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Nearly one in every three Xbox 360 consoles fail, according to retailer reports

By several metrics, the Xbox 360 is the most successful console so far of this generation. Despite the startling pace of the Wii, the Xbox 360 still has the most consoles sold worldwide and the longest list of games and exclusives. For a gamer looking for online-enabled high-definition gaming today, the Xbox 360 appears to satisfy those needs.

One often overlooked factor when considering a console purchase is reliability, an area that is apparently where the Xbox 360 falls short. Anecdotal evidence is heavily pointing to Microsoft’s latest console as being significantly more prone to failure than what consumers are accustomed to.

Microsoft has said before that its Xbox 360 failure rate falls within three to five percent, what it believes to be well within industry standards. Internet reports from Xbox 360 owners, however, suggest that the failure rate is much higher than that.

In an effort to gain a more accurate picture of Xbox 360 failure rate, DailyTech decided to poll retail outlets that sell the Xbox 360 and with it the option to purchase an in-store extended warranty. Out of all Xbox 360 extended warranties sold, we wanted to know how many were claimed by consumers with defective consoles, thus giving us a more accurate failures percentage.

After contacting several retailers from various regions in North America, the responses were unanimous: the Xbox 360 is the least reliable gaming console in recent history. Current EB Games or GameStop employees who offered information did so under strict anonymity, as it is against company policy to reveal such information to the public. Furthermore, our sources confirmed that EB Games revised its Canadian warranty policies during early 2007 for consoles solely due to the failure rate of the Xbox 360.

EB Games held conference calls for its Canadian stores informing them of the new policy changes and revealing alarming failure rates of the Xbox 360. “The real numbers were between 30 to 33 percent,” said former EB Games employee Matthieu G., adding that failure rate was even greater for launch consoles. “We had 35 Xbox 360s at launch I know more than half of them broke within the first six months (red lights or making circles under the game discs). Two of them were dead on arrival.”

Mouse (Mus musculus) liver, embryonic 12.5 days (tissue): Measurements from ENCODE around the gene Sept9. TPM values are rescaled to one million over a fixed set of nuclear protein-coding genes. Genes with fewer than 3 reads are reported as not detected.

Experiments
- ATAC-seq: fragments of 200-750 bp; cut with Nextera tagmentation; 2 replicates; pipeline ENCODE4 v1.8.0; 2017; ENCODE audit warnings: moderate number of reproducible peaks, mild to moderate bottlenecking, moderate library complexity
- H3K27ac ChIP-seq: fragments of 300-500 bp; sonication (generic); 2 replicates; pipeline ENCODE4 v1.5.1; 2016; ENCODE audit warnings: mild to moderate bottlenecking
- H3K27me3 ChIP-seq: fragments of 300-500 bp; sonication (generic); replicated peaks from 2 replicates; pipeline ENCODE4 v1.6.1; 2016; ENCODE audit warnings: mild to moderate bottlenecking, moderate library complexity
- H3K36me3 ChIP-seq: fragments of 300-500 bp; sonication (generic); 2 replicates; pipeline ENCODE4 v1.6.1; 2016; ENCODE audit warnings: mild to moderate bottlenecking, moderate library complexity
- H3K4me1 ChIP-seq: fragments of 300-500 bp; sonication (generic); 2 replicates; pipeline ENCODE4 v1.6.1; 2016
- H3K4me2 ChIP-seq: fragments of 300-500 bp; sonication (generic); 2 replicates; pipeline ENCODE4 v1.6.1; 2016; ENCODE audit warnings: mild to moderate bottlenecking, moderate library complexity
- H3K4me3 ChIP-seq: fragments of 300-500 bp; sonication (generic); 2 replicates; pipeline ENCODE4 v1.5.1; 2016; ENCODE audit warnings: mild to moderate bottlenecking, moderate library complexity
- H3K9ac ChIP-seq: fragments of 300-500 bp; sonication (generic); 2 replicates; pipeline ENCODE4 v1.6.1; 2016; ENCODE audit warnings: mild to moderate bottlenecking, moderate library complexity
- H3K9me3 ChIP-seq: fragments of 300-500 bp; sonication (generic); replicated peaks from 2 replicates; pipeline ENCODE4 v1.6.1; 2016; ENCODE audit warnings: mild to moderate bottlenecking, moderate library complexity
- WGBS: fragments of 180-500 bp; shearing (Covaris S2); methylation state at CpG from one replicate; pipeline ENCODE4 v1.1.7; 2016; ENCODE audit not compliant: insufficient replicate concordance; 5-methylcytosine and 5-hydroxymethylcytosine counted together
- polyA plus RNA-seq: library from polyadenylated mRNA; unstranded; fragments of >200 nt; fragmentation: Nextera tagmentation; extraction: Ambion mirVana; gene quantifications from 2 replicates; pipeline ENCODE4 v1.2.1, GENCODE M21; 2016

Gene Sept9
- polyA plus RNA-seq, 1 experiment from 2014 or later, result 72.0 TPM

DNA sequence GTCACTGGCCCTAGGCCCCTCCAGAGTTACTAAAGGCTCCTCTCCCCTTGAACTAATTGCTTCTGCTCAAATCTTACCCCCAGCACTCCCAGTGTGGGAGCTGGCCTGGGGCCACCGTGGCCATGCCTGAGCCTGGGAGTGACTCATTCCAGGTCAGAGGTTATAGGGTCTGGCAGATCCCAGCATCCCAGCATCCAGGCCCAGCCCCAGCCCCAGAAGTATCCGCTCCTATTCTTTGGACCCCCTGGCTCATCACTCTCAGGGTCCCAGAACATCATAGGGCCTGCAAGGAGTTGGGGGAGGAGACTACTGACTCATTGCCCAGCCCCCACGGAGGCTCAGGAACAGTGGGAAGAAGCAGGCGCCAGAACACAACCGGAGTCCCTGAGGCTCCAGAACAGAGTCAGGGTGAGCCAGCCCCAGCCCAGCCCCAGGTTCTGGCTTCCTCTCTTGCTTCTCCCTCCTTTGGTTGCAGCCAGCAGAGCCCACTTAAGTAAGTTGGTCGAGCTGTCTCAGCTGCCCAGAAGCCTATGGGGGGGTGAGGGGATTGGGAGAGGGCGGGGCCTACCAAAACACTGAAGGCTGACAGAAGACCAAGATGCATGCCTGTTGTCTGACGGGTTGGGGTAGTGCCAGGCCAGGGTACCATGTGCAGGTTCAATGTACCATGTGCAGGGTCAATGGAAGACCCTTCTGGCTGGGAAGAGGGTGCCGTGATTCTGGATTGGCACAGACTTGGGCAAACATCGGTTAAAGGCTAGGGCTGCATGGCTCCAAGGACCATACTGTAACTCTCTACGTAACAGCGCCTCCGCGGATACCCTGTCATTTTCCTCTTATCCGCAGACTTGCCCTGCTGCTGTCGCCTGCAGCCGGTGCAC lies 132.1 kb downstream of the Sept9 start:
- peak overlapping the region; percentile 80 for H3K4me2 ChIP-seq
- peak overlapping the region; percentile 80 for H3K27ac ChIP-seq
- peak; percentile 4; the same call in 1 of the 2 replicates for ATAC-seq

Interestingly, Microsoft has acknowledged that the initial batch of Xbox 360 consoles made during the launch window suffer from below average reliability. In response to an overwhelming defect rate of launch consoles, Microsoft agreed to repair all machines manufactured in 2005 free of charge, and issue a refund for those who already paid for repairs of launch units up until January 1, 2006.

The three flashing red lights – commonly referred to in gaming communities as the “Red Ring of Death” – is a sign of an Xbox 360 hardware failure. The sign is apparently common enough that Microsoft has added an option to its 1-800-4MY-XBOX support line that names “three flashing red lights” specifically.

As a result of the high failure rate of the Xbox 360, EB Games corporate nearly doubled the prices of its one-year, over-the-counter warranty. While the previous warranty would give a customer a brand new console in exchange for the broken one, the new policy now states that the customer will receive a refurbished console instead. The move was made because it was becoming too costly for the retailer to give the customer a brand-new machine, which still carries a store cost close to the MSRP. The price increase and policy change wasn’t exclusive to only the Xbox 360, however, as it also applies to all other Sony and Nintendo consoles sold.

The failure rate nearing a third of all Xbox 360 consoles was found at other retailers too. A Best Buy customer service department manager, who wished to remain unnamed, said that failure rates for the console were “between a quarter to a third” of all units sold.

“We see a ton of [Xbox 360s] come back all the time. We strongly push our customers to buy our service plans no matter what they buy, but it is especially important for them with the Xbox 360,” said the manager. “It’s a lucky thing for us that Microsoft extended the factory warranty to one year, because we were having a hell of a time dealing with the launch units. Now we don’t have to deal with those broken [Xbox 360s] until their second year, for those who have purchased the two year plans.”

In late 2006, Microsoft boosted the warranty of all Xbox 360 consoles to one year, up from 90-days previously. For gamers who are out of warranty, however, a replacement or repair will cost Xbox 360 customers $140.

When compared against other systems, the Xbox 360 is failing at higher rates than its current competitors and predecessors. Former EB Games worker Matthieu G. said that the failure rates for all other consoles were not high enough for the retailer to consider revising its policies, and guesses that most other console systems have a failure rate of less than one percent, including the PlayStation 3. Another EB Games manager, when asked if the store warranty was worth it, conceded that in the hundreds of Wii units sold at that location thus far, zero have come back as defective.